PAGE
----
In Search of Nevada Petroglyphs Off The Beaten Path


About 24 miles southeast of Yerington lies the Black Mountain, which is within the Wassuk Range. After a fine little lunch at a local eatery called Country Sunflower, I followed the primary road south to the top of the mountain, which is accessible from the south, off State Route 2C. Here, there are two areas of rock fall that contain ancient petroglyphs.   The lower petroglyphs, which are along the left side of the road contain the more dense collection while the upper petroglyphs, along the right side of the road are more singular and spread out down the canyon.  The upper petroglyphs are easy to spot – one only needs to look just off the side of the road, about 20 miles in through the Pinion Pines –to spot what appears to be a Christian cross. Perhaps this is an indicator of Spanish influence? 

Other examples include a fish, a snake, various circles and many other “pictures” which surely tell a unique story related to the inscriber.  Perhaps the meaning behind the fish petroglyph and why there’s a small herd of wild Mustangs that call this mountain home.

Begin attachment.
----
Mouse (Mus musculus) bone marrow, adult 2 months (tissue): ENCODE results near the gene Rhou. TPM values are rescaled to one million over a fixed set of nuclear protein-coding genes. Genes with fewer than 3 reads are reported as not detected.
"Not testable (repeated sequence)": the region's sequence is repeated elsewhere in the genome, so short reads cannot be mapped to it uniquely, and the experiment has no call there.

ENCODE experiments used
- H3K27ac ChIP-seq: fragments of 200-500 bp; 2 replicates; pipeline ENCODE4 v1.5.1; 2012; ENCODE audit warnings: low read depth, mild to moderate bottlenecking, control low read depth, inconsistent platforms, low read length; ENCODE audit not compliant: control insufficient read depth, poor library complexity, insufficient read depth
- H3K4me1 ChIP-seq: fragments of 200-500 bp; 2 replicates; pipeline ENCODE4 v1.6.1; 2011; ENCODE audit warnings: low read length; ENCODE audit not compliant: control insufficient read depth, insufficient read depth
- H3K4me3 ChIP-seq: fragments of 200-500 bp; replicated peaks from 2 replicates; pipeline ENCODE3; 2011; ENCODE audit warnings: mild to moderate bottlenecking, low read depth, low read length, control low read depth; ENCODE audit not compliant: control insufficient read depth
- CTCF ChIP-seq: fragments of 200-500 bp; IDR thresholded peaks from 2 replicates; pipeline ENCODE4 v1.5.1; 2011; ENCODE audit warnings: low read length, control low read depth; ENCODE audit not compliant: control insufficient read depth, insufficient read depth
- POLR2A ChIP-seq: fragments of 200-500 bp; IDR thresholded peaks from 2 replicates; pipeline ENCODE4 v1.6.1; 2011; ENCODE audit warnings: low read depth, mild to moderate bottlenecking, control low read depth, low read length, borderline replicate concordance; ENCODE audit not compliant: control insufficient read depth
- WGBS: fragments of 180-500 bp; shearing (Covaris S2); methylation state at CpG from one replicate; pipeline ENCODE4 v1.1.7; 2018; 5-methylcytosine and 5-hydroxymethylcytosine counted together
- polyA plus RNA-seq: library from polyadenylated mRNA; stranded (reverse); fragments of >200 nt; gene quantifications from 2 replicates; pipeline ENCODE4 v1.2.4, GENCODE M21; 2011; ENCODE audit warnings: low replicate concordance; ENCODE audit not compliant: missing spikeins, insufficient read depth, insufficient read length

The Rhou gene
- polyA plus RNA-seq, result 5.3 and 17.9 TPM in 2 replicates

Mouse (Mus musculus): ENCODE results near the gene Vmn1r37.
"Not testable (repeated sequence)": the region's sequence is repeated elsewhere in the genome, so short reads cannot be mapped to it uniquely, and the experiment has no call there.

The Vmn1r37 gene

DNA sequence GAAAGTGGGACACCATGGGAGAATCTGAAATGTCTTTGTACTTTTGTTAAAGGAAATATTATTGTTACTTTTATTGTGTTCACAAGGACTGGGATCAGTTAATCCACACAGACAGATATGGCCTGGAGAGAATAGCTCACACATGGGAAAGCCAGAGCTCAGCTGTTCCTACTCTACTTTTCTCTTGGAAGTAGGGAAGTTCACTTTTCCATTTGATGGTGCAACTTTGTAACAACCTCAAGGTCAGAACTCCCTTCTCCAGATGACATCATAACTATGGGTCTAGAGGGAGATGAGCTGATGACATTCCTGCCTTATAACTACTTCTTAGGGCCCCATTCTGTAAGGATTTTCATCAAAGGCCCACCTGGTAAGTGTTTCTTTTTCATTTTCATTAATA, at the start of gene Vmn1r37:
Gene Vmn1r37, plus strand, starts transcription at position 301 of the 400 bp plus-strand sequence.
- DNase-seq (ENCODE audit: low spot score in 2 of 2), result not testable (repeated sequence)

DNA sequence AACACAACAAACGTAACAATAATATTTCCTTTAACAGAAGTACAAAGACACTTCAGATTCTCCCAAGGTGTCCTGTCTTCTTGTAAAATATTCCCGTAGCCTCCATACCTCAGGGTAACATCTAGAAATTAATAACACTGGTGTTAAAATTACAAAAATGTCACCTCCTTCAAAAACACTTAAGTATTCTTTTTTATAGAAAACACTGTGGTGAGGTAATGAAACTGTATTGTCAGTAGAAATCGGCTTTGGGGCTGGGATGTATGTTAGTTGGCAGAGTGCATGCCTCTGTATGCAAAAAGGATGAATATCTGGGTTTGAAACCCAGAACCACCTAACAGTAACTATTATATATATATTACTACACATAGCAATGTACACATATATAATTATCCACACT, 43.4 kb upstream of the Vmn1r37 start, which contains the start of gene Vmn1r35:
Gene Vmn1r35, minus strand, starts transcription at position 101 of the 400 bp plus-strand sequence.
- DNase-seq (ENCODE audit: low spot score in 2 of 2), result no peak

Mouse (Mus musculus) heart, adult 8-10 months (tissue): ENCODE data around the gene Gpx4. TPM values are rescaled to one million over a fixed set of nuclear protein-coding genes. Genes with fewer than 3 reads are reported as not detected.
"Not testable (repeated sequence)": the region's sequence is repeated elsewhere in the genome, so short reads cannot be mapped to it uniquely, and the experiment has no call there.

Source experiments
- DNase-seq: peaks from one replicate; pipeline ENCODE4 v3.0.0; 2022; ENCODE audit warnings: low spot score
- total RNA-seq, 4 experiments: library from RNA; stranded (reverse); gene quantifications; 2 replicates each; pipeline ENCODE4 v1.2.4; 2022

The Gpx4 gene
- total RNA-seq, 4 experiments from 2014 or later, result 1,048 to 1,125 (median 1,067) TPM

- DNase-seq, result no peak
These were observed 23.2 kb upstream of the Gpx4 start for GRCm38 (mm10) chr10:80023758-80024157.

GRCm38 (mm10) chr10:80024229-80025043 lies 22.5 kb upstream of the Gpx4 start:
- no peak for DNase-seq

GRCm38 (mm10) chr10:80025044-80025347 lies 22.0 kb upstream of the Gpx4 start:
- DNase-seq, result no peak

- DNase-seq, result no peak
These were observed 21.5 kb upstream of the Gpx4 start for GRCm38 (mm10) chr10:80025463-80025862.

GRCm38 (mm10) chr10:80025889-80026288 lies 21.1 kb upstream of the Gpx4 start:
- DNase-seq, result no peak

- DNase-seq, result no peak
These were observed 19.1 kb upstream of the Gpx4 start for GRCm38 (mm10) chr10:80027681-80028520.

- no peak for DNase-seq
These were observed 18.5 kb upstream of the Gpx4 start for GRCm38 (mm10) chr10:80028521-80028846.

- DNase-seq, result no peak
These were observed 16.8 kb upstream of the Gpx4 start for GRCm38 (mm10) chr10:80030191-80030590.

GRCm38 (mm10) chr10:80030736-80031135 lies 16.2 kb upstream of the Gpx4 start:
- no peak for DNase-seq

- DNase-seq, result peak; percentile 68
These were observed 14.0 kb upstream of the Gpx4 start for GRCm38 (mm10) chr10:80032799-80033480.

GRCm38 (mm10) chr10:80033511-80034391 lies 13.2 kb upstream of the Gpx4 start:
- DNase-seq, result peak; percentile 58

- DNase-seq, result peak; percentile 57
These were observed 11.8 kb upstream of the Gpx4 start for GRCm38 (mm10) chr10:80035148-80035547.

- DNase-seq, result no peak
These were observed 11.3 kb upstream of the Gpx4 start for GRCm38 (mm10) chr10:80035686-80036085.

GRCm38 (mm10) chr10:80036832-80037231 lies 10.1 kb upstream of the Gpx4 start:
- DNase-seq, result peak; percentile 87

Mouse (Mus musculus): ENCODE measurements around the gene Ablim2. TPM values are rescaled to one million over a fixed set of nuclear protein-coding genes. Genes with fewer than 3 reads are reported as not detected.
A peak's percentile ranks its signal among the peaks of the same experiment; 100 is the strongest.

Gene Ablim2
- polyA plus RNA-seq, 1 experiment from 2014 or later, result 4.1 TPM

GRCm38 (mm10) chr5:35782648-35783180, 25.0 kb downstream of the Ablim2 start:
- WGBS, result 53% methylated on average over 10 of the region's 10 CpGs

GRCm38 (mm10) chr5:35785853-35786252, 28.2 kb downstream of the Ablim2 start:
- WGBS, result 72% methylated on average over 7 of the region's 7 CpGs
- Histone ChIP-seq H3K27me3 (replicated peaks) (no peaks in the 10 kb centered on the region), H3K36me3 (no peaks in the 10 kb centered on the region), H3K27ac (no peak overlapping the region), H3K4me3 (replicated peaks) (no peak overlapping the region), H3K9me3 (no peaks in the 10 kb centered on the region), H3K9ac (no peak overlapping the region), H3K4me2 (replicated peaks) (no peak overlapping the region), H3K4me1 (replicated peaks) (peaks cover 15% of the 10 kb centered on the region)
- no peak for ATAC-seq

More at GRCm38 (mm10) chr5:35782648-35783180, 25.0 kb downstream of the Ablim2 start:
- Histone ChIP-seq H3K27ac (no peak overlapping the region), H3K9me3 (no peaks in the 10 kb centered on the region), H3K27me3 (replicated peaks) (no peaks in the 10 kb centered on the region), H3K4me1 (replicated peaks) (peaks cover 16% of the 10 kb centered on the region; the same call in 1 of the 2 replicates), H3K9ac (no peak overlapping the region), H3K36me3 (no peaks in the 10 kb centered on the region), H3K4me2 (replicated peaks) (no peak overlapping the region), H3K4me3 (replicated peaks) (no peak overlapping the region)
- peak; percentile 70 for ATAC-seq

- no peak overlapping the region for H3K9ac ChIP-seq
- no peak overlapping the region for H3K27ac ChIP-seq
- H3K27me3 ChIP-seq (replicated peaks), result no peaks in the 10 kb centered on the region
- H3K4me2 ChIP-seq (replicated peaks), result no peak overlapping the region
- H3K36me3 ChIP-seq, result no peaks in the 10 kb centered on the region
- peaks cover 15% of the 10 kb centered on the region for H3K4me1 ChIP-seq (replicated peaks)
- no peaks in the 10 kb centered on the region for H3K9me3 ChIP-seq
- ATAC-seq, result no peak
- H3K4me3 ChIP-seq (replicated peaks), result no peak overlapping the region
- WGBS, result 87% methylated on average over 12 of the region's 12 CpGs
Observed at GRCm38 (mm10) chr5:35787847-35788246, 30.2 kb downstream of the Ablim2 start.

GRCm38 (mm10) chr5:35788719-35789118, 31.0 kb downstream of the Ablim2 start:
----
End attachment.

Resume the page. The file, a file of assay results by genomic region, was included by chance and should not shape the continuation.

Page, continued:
The lower petroglyphs – at about 15 miles in – are fewer in number but are densely packed onto the surrounding boulders. One in particular is about 75% covered on all its sides and top.  If only the pictures could tell their silent story to the occasional modern-day onlooker. However, I’m sure that whatever their intended meaning, it held significant spiritual and/or cultural meaning for those who left them behind. 

The drive to Black Mountain is an easy 50 mile round trip and is definitely worth the effort.  Some parts of the road are either steep and rocky or steep and loamy and a good 4×4 is a must.  The view from the top is outstanding and on a clear day you can see across seven mountain ranges to Boundary Peak along the Nevada/California border.  There are also two large depressions that during wet years will hold water for extended periods of time.